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Himalayas: The future of solar?

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The Himalaya, including the Mount Everest range 87 miles northeast of Kathmandu, Nepal, shown here, have a massive potential to produce solar electricity, a new study finds.

The high peaks of the Himalayas may soon be a beacon for adventurous solar power entrepreneurs, suggests a new study that identified the lofty region as having some of the world's greatest potential to capture energy from the sun.

Other regions not traditionally considered hotbeds of solar power potential include the Andes of South America and Antarctica, note Takashi Oozeki and Yutaka Genchi with the National Institute of Industrial Science and Technology in Japan. 

In addition to copious amounts of sunlight, these regions are chillier than the usual suspects such as the southwestern United States and the deserts of North Africa. Colder temps increase the operational efficiency of certain photovoltaic solar cells, which turn sunlight into electricity.

"The Himalayan region is especially attractive because it is near regions with large future energy demands such as China and India," the pair writes in Environmental Science and Technology

The finding is based on a global analysis of photovoltaic potential that takes into account the effect of ambient temperature, something the team says has not been done before.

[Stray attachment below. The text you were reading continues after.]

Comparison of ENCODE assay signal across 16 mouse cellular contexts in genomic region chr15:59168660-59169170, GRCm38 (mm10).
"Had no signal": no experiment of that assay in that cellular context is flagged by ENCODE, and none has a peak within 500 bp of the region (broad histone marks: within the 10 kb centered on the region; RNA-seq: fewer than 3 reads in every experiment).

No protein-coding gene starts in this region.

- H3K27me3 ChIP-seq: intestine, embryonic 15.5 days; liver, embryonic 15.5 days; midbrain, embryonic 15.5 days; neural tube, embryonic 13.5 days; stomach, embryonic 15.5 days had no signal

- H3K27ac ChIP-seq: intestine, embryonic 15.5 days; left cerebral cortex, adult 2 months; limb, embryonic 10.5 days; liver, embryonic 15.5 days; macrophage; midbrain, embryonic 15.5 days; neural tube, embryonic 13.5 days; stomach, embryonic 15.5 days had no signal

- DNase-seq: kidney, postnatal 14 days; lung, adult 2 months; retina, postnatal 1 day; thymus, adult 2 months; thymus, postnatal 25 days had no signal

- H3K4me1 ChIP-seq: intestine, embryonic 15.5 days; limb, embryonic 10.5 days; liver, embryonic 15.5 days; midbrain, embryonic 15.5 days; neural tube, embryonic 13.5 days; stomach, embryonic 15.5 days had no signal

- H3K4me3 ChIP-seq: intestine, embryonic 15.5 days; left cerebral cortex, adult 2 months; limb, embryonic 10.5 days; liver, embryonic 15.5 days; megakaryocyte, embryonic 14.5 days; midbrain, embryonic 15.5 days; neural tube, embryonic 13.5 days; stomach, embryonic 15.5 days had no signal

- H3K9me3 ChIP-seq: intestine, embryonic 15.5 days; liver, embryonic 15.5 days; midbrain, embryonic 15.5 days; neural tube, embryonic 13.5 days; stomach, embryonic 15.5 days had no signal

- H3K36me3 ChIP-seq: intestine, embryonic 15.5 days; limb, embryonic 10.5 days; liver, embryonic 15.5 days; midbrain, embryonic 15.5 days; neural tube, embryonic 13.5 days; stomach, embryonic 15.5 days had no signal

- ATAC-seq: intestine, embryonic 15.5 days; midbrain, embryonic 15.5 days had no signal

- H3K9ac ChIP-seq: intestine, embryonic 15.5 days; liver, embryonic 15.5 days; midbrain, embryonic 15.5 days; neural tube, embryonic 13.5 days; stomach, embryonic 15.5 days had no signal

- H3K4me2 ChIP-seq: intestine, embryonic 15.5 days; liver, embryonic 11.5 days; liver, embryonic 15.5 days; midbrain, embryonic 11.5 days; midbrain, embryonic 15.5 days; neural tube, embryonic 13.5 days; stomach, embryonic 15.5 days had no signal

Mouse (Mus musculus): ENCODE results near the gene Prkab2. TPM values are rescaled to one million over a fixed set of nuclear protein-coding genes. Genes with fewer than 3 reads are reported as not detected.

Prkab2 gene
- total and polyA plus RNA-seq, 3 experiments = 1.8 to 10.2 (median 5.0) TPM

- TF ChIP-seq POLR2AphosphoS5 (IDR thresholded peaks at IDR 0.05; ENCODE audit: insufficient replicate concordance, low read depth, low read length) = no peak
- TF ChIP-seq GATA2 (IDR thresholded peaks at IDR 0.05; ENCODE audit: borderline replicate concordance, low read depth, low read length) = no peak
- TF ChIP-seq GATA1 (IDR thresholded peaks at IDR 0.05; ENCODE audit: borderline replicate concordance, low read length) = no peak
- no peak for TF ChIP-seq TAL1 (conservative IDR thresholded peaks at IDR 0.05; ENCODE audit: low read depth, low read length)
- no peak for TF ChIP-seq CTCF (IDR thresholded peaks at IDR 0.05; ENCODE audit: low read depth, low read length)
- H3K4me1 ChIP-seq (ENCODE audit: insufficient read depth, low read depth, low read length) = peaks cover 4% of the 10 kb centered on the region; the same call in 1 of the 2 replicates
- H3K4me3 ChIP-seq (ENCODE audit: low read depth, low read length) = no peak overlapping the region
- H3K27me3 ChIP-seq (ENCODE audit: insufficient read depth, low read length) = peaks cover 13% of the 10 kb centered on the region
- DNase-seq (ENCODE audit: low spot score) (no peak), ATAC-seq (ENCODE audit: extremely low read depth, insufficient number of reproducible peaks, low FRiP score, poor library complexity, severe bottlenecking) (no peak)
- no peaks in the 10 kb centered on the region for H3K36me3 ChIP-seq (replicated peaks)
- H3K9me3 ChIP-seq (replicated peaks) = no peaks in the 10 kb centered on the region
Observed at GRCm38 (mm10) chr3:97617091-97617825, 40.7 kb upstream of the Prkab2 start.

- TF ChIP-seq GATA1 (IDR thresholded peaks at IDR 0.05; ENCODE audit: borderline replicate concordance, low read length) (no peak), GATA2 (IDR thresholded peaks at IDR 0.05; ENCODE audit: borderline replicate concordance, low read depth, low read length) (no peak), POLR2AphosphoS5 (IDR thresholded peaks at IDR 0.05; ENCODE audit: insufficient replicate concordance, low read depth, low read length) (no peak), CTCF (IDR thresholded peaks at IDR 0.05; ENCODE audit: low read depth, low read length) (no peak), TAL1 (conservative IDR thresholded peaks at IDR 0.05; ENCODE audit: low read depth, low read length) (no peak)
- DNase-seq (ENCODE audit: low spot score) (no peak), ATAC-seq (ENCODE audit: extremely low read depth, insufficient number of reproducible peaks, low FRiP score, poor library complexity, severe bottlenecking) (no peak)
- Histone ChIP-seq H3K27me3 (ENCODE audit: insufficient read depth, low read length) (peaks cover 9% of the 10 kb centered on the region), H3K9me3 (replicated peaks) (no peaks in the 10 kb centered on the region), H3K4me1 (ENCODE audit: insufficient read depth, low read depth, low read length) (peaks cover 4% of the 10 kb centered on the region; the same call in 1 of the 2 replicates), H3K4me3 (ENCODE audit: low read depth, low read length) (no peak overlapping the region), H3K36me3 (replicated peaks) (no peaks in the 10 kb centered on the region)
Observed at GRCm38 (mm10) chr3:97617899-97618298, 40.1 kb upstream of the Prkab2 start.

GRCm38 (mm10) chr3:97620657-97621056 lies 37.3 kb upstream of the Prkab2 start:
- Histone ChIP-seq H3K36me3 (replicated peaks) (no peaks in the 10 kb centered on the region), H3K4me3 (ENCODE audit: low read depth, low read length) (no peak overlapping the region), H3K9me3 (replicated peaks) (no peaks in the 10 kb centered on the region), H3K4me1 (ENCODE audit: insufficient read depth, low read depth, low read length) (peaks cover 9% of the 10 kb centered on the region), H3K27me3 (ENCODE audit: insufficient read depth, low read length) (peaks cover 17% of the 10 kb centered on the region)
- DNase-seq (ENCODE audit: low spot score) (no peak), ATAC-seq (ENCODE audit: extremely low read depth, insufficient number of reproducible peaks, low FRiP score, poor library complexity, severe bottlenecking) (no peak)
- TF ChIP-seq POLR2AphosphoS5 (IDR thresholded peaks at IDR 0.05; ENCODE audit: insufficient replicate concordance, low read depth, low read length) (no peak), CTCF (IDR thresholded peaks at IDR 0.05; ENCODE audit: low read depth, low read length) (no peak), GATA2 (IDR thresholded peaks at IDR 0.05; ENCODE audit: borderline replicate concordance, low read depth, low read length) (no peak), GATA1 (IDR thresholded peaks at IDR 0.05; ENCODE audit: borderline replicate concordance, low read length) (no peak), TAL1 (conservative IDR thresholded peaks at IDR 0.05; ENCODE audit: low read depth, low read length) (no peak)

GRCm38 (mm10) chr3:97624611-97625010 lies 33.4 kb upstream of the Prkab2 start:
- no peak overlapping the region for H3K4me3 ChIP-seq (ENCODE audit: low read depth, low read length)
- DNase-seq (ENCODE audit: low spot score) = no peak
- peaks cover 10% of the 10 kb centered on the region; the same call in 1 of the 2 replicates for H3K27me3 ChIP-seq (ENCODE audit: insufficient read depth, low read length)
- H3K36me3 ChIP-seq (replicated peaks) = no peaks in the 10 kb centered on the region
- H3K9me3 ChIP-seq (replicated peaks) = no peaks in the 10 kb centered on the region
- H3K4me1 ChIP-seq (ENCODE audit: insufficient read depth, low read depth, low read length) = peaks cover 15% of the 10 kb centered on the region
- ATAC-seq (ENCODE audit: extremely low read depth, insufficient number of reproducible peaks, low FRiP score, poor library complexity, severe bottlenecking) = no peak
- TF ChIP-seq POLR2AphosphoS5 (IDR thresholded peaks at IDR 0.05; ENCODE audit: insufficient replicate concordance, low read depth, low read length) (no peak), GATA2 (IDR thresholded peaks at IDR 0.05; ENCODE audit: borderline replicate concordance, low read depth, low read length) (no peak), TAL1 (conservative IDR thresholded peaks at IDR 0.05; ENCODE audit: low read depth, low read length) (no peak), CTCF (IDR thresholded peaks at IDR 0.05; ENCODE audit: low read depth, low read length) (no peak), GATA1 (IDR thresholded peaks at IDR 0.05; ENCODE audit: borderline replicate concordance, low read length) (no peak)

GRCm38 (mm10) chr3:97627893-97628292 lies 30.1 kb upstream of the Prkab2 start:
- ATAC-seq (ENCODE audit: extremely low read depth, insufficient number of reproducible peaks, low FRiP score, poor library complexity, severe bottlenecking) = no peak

Plopping solar cells high up in the rugged mountains will require addressing additional challenges such as building and maintaining the transmission infrastructure to bring the electricity to the cities where it is most needed, the pair notes.

But overcoming those challenges may be worth the hassle especially when factors such as global climate change are added to the equation. China, for example, adds the equivalent of two 500 MW coal fired power plants per week, according to a 2007 MIT report

"Because CO2 emissions per unit electricity in China and India are larger than those in the developed countries, using PV energy in these regions could have a large mitigation effect on climate change," write Oozeki and Genchi.

Big solar in Antarctica, the team adds, doesn't make much sense — at least with current technology — given the low population there and the fact that it's dark for half the year.

"If some way can be developed to store the generated energy, e.g. in the form of hydrogen or refined metals, then it may be possible to utilize the large potential in this region in the future," the team notes.

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John Roach is a contributing writer for msnbc.com.